[VIDEO] Trump Expecting $200B in Spending to Build $1.5T in Infrastructure

Trump Administration infrastructure plan relying on local dollars to rebuild America's roads and bridges; plus more construction industry news on the February 22, 2018, edition of Construction News Tracker

Construction News Tracker is presented by Caterpillar and produced by ForConstructionPros.com.

Local dollars is what the Trump Administration's infrastructure plan calls for to rebuild America's roads and bridges. The 55-page document calls for $200 billion in federal dollars to spur a $1.5 trillion spending effort on roads, ports and airports with the majority of the funds coming from states and municipalities. The plan has two key components:

  • Funding for new investments by cuts from existing programs including $178 billion in cuts to transportation programs
  • Streamlining the permit process to get projects underway in two years or less

White House Publishes Infrastructure Plan Fact Sheet

Half of the $200 billion over 10 years would go towards grants for transportation, water projects, flood control and cleanup at hazardous materials sites. States and  local governments could use no more than 20% of the federal funds a far cry from the previous level of 50% on major construction projects. Fifty of the $200 billion would be earmarked for rural projects after some lawmakers complained that public private partnerships would not work for sustainable rural projects. And in a surprise move, the President called for increasing the federal gas tax by 25 cents per gallon to help pay for improvements.

January saw the Dodge Momentum Index slump from its December high of 151.5 down to 143.7, a reduction of 5.1%. The monthly measure of nonresidential building projects in planning, the commercial component was 7.8% lower while the Dodge institutional component was off 9/10ths of a percent. Analysts believe the January retreat returns the index to a more sustainable level.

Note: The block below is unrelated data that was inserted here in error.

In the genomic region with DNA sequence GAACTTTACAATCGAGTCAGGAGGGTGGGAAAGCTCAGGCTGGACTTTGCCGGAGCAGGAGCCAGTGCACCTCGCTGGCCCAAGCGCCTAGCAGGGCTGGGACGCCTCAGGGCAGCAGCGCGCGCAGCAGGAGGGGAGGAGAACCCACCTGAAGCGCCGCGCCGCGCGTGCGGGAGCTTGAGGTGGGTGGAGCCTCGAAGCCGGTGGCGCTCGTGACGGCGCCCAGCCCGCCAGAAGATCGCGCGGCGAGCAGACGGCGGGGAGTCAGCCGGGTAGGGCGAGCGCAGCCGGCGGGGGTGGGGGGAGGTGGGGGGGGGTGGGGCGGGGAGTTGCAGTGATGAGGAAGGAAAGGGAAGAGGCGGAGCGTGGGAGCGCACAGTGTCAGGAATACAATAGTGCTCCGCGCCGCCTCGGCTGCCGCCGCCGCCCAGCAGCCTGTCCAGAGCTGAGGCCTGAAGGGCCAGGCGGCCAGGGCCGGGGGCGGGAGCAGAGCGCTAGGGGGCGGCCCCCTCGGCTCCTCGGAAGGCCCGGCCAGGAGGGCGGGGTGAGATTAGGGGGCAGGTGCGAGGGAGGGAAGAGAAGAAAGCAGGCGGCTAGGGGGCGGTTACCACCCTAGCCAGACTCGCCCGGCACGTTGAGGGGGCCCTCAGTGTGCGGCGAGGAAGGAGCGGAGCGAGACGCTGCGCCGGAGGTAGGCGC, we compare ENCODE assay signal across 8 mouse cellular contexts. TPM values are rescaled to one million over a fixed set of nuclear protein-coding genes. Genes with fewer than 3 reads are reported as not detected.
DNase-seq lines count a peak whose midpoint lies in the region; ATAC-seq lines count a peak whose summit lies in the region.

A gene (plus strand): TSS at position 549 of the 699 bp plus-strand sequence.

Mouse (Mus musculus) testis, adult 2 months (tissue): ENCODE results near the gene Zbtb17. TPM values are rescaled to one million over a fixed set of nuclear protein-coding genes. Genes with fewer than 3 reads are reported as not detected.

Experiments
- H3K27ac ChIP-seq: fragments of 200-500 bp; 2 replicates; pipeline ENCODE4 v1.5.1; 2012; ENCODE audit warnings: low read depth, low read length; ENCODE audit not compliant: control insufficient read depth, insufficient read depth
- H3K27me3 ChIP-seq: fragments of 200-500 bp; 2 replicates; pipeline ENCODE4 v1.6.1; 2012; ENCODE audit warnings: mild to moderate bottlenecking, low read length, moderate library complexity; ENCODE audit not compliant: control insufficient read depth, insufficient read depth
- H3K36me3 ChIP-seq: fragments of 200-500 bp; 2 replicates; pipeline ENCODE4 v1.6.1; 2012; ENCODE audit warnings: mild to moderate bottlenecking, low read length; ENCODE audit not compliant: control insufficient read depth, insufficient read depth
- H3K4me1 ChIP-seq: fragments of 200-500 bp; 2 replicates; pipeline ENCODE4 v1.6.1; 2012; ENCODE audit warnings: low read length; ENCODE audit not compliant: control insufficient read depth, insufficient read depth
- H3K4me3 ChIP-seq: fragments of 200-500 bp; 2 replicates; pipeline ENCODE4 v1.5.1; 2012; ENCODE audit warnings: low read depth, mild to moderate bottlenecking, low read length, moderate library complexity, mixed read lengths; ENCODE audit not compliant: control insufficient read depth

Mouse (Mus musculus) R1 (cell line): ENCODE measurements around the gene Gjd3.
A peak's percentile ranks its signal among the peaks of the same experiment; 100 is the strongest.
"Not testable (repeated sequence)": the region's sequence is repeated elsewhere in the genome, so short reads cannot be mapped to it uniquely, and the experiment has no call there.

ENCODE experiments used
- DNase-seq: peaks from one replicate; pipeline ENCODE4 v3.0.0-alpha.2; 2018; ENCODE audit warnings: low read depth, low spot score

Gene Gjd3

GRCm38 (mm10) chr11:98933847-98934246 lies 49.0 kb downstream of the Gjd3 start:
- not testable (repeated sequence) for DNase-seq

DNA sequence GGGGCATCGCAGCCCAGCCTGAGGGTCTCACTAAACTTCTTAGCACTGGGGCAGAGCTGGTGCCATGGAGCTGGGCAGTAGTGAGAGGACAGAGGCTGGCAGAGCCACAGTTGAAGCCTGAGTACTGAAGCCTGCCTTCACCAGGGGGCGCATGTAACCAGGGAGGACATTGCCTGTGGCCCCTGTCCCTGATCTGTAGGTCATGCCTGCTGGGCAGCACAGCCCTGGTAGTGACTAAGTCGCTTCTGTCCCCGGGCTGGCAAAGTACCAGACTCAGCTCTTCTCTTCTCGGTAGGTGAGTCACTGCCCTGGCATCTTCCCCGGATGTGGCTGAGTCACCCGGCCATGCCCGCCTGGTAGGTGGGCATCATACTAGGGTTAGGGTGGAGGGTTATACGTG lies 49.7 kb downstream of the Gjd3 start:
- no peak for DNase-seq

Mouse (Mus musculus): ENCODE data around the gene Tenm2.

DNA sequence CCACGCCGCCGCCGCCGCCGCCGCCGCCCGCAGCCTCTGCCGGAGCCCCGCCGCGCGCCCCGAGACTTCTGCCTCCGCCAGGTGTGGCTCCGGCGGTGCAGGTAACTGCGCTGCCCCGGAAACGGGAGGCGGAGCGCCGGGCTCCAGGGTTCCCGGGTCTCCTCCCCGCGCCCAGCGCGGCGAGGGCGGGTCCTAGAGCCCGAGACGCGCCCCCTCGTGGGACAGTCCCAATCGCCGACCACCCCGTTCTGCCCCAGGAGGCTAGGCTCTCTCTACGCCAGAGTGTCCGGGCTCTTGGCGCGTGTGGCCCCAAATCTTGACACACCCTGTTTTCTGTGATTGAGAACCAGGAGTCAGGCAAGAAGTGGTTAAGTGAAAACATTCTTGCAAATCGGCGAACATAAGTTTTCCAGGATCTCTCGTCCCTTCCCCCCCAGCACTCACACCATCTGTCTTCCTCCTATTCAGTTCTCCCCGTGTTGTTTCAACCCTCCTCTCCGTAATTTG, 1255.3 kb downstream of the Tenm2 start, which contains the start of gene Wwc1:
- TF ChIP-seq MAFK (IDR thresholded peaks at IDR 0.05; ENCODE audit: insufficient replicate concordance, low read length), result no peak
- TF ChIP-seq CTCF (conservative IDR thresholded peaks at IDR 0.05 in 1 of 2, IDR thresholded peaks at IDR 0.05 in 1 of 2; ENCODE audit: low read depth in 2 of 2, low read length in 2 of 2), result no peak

ConstructConnect has unveiled its 2018 spring forecast that runs through 2019, and it's solid. The construction information and technology solutions provider sees a 5% average annual rise in construction starts. Chief Economist Alex Carrick says that recognizing states and municipalites are taking the lead with infrastructure. He is forecasting that road starts will increase 6.9% and bridge starts 9% this year. Carrick's forecasting is based on the metrics of a 3% GDP growth rate, increased spending from the recently envacted federal tax reform plan and global trade improvements. The ConstructConnect report also envisions nonresidentail building starts will drop 1.6% this year, but total nonresidential building starts will average 2% annually from 2019 through 2022.

The greatest obstacle facing our nation's home builders is the availability and cost of labor going into 2018. The NAHB/Wells Fargo Housing Market Index found that 82% of home builders found labor issues as a significant problem facing them in a recent survey. Compared with previous years, the issue is far from minor as it has grown in importance since 2011. Building materials price increases is another area of concern for 77% of home builders. Sixty-two percent of those surveyed said that the avialability and cost of developed lots for homes in the recovering market would be a problem in 2018 while lesser issues were impact and hook up fees and local and state environmental regulations.

A Tennessee advisory commission reports that state needs $45 billion of infrastructure through 2021. The figure is an increase of $2 billion from last year's estimate. Transportation and utility projects will require the most funding at $25 billion followed by school upgrades at $10 billion.

Winter weather conditions bring added challenges to many parts of the nation, including to state DOTs. In Wyoming, officials are looking into the potential of leasing or building housing units for first responders and highway workers. The challenge comes around the Jackson Hole area as additional housing is needed for state troopers, maintenance workers, snow plow operators and avalanche mitigators. All need to respond when called to incidents, and some live out of the area over Teton Pass in Idaho. Housing design plans call for upwards of two dozen units to house the employees, and the Wyoming DOT is trying to find funding to carry the plans forward.

Finally, in closing, he is truly wise who gains wisdom from another's mishap.

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